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Rescued from meat trade

Rescued from the meat trade: a new life for Bintang and Sophie

Jacqui and the girls image010 907662_534423436615262_1550326429_n Unknown 579637_10151552833610559_910614846_n 34bdecba-209c-4fa0-9346-6c3dde231c9f_profile 17342760_1416173518440245_7463460130112165722_n

My name is Jacqui Kelly, I live in Keith with my husband Paul, and I would like to tell the story of two little dogs who were rescued from the illegal dog meat trade, and yet remain loving and happy little dogs.

rescued dogs

Strays suffer badly in Thailand and they are easy targets for dog meat traders

Both my husband and I have always shared a great love of dogs and for 30 years we showed and raced our sled dogs. We are now retired from showing and racing, as our sled dogs are older and deserve a peaceful retirement. Over the years we have naturally lost several of our dogs due to old age. Where we used to have 28, we are now down to 15 and this includes our two little dogs Bintang and Sophie, both rescued from the brutal and illegal dog meat trade in Thailand.

Bintang arrived three years ago after I saw photos of her in a government shelter in Thailand. Sophie arrived just last year. My heart just broke when I saw the photos of so many poor dogs, many of them stolen pets just like Bintang.

meat trade in Thailand

Photos of Bintang and Sophie broke Jacqui's heart and encouraged her to help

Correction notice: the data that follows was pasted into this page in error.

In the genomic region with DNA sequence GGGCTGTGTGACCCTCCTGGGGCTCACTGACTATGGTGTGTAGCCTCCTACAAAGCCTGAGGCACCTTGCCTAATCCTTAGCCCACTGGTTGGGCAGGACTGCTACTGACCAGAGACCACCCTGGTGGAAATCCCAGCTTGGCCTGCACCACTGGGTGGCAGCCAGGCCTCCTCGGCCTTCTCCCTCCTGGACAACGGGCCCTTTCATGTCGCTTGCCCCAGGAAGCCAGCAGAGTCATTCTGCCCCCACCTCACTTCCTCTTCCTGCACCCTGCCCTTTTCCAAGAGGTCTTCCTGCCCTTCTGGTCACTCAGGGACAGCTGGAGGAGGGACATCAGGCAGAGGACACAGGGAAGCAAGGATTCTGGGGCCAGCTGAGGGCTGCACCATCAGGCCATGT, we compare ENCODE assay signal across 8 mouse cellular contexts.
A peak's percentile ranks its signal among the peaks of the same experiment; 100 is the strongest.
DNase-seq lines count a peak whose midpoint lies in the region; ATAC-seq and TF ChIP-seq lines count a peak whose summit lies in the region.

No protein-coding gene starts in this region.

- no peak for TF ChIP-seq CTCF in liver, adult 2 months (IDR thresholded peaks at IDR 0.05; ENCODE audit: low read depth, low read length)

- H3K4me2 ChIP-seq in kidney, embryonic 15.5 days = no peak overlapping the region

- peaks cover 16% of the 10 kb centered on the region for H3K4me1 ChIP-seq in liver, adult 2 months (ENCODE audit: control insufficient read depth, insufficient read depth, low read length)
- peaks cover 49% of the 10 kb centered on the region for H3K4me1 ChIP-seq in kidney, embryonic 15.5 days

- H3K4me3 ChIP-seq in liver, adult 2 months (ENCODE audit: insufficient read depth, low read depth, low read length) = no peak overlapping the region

Bintang and Sophie were both captured by dog thieves and were on board of a truck carrying up to 500 dogs, which was heading to Vietnam. Good fortune was on their side as the truck they were on was intercepted by Thai police before they managed cross the border into Lao.

While on these trucks many dogs suffer broken limbs - Sophie had her front left leg broken. They can suffocate and become dehydrated as they are left on these trucks for days in blistering heat with no shade, no water and no food. The dogs that do survive the journey face the most brutal and sickening of deaths to then be served up for dinner in dog meat restaurants. These dogs are in no way treated humanly, they are tortured for hours but not killed instantly due to the belief that the more they suffer, the more fear and pain they endure and the more adrenaline racing through their bodies, the better their meat will be. They also believe that dog meat helps keep them cool in summer and warm in the winter months. Following hours of  brutal torture, the dogs will then be either skinned or boiled alive. The more fortunate dogs who are on board of trucks that are intercepted by the police or the navy are taken to one of the two government-built holding shelters Buriram or Nakhon Phanom, in the north-east of Thailand.